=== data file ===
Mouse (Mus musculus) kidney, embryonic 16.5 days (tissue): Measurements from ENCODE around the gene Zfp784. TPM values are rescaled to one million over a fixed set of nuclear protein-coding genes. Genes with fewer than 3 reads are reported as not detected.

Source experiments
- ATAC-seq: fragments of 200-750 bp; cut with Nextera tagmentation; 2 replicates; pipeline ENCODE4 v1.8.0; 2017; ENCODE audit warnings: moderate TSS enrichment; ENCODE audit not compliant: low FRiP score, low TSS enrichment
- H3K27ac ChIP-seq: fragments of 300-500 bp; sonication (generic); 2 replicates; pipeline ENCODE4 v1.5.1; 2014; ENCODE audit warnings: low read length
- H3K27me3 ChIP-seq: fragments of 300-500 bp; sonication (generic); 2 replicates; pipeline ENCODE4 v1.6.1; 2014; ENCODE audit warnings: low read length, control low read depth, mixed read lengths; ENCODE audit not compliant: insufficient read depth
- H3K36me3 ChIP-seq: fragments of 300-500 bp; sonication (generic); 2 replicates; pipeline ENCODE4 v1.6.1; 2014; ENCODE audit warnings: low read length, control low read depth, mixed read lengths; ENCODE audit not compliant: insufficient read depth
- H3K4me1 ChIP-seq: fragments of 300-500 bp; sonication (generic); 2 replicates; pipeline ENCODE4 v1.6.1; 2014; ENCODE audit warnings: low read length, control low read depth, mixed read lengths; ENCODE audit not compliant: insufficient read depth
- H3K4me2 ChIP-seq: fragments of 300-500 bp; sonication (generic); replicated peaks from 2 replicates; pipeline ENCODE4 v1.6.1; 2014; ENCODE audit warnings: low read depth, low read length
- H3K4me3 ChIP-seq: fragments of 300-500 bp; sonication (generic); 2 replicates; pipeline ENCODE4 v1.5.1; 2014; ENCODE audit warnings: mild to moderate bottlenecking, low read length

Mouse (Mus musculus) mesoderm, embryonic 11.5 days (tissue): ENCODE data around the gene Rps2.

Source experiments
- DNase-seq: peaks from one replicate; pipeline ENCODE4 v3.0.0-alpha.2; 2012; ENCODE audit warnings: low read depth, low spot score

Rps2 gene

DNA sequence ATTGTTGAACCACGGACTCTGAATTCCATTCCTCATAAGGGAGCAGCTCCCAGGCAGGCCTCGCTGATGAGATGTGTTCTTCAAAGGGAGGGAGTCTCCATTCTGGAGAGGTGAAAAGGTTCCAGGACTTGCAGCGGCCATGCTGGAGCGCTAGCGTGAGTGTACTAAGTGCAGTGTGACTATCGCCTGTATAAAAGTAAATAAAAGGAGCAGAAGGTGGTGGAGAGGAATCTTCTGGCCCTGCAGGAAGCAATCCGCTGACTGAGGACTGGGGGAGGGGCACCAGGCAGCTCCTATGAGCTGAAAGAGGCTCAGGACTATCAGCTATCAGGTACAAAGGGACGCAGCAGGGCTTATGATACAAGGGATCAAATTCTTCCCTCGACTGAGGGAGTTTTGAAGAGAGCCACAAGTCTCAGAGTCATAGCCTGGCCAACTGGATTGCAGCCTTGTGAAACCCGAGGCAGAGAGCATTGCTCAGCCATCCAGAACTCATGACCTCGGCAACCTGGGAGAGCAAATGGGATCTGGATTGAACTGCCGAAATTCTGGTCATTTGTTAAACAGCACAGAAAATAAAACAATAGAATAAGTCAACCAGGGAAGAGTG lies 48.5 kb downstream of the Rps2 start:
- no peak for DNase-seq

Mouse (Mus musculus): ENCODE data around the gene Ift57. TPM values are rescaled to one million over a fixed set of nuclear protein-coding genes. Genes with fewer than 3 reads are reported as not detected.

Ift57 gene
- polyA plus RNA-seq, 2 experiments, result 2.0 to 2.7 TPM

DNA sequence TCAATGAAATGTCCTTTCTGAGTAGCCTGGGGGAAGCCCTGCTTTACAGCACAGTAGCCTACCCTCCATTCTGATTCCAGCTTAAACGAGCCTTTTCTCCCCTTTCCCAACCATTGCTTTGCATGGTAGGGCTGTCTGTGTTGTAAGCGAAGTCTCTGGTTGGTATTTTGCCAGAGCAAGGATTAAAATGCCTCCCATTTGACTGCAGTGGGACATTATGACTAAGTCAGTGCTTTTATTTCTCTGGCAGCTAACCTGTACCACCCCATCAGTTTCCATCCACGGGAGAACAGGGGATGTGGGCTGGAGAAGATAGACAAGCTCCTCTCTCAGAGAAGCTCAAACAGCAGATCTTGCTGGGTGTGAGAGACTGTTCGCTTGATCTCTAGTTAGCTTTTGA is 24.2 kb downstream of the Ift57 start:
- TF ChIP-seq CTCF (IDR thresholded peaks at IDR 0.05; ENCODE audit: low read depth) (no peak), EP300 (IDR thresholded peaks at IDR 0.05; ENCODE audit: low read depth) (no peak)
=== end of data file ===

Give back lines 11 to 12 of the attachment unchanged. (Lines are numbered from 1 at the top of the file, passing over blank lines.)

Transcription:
Source experiments
- DNase-seq: peaks from one replicate; pipeline ENCODE4 v3.0.0-alpha.2; 2012; ENCODE audit warnings: low read depth, low spot score